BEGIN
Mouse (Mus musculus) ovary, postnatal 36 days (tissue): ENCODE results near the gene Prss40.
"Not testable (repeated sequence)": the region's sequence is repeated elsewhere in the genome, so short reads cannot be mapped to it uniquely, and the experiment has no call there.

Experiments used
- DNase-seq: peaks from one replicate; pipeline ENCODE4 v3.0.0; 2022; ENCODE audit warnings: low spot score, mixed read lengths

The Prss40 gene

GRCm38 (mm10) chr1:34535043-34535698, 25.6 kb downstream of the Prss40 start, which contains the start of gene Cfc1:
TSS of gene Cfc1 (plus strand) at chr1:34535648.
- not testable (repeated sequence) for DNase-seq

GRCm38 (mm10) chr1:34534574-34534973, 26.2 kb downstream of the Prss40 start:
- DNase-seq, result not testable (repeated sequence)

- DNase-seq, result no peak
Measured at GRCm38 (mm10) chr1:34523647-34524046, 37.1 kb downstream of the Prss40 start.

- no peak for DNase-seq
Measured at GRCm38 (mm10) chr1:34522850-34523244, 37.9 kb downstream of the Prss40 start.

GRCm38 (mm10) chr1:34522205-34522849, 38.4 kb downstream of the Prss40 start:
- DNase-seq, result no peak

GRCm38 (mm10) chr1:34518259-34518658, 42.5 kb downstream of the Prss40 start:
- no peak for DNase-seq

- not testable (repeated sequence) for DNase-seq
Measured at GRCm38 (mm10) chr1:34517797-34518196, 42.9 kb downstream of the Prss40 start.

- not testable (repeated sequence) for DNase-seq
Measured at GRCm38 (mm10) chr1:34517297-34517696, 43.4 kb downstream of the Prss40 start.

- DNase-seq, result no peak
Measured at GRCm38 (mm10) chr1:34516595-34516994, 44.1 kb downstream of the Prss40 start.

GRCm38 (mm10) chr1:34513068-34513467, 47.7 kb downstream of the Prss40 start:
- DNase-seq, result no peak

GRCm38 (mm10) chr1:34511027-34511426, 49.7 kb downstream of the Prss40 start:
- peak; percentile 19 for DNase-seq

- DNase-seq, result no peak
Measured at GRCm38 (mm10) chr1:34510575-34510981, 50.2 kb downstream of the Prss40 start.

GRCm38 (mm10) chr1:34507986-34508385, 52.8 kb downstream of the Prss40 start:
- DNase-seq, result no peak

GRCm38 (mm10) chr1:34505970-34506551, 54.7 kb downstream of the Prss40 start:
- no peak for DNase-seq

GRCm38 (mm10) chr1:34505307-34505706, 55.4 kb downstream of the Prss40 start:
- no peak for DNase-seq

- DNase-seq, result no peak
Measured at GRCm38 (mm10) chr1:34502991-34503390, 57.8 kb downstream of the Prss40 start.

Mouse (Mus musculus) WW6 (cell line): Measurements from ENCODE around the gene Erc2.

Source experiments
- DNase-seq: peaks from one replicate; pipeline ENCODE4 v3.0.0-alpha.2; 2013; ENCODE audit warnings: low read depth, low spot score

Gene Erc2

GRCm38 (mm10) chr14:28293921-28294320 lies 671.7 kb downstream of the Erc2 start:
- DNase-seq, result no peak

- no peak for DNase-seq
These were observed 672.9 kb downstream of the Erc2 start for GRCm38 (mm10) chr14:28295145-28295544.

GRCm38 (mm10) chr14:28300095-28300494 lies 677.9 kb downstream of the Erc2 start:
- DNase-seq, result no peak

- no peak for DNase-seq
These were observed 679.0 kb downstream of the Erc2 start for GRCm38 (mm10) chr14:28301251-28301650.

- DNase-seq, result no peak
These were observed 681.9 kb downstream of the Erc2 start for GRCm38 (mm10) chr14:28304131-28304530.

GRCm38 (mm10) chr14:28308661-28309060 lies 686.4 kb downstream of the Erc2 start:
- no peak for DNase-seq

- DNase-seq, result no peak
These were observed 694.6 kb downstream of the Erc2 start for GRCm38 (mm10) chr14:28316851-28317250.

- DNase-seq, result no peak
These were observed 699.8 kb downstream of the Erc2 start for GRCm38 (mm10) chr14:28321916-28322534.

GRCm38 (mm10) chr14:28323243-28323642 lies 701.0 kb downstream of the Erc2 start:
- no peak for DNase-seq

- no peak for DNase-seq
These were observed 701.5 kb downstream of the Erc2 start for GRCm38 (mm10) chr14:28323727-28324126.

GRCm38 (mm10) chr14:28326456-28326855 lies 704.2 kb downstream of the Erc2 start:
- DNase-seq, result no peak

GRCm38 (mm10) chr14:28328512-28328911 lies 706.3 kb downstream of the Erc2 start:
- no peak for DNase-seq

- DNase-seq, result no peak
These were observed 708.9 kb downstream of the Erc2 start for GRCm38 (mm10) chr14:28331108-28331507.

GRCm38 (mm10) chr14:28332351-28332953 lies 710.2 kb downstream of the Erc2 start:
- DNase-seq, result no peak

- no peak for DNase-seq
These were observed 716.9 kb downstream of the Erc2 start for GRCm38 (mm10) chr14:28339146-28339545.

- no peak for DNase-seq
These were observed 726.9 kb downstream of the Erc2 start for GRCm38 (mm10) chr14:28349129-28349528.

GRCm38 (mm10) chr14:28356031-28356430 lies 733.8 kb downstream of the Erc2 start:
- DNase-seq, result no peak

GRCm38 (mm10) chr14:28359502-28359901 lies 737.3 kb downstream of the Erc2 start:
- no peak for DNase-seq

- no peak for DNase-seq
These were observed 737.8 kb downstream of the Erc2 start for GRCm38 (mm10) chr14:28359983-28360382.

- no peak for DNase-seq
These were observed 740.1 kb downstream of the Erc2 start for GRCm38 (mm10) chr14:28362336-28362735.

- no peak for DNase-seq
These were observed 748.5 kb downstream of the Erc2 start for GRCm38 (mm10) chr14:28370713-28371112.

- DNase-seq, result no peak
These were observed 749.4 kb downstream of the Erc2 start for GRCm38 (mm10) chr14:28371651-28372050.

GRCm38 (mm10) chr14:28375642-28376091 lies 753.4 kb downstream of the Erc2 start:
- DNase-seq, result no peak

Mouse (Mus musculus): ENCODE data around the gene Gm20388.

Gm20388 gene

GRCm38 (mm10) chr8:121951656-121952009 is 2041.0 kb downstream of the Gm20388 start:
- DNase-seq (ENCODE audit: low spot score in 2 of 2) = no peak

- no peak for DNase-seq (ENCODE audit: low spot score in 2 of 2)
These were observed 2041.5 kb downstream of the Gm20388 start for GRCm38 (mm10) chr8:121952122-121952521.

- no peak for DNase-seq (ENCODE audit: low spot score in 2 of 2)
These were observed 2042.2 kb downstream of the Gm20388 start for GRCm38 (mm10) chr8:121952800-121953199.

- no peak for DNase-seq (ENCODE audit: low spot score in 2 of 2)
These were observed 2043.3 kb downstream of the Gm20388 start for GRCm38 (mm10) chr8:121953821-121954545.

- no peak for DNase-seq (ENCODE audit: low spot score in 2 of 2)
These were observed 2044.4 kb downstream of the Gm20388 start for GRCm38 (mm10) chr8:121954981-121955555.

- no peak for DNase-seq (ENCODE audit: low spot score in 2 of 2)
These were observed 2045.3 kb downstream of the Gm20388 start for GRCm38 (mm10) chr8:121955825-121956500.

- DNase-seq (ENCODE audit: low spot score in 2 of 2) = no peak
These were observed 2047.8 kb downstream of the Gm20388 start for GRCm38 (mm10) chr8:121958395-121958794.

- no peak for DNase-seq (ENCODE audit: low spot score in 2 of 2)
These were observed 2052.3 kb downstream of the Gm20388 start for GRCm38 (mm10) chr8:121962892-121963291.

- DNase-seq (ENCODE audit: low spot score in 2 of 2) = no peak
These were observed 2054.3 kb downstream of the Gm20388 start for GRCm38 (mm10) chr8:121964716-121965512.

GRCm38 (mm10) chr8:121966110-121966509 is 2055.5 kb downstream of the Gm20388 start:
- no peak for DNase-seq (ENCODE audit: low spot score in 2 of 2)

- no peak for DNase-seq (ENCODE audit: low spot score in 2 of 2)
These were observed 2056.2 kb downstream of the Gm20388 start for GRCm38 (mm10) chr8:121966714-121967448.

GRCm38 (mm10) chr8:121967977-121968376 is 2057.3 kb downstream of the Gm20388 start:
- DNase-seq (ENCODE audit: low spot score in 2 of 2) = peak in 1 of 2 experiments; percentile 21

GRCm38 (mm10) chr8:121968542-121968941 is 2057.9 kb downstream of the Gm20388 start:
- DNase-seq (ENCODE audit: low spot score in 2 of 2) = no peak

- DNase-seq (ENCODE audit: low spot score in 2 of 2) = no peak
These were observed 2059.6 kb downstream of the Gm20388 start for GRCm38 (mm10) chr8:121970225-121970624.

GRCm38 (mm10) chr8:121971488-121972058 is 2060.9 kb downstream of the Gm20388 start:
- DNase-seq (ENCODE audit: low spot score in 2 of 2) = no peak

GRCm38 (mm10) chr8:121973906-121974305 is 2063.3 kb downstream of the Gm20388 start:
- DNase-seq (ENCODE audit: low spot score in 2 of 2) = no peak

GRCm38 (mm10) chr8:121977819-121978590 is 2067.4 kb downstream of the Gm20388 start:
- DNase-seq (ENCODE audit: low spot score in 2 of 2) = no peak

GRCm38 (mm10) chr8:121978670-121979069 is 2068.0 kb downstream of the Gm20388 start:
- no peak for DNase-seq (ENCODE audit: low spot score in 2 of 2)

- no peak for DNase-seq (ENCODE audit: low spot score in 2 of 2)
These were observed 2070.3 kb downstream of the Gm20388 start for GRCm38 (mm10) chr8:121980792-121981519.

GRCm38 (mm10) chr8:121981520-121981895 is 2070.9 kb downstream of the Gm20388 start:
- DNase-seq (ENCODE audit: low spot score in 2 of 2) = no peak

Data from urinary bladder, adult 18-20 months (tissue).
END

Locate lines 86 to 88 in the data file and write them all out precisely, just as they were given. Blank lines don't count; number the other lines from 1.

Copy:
These were observed 749.4 kb downstream of the Erc2 start for GRCm38 (mm10) chr14:28371651-28372050.

GRCm38 (mm10) chr14:28375642-28376091 lies 753.4 kb downstream of the Erc2 start:
- DNase-seq, result no peak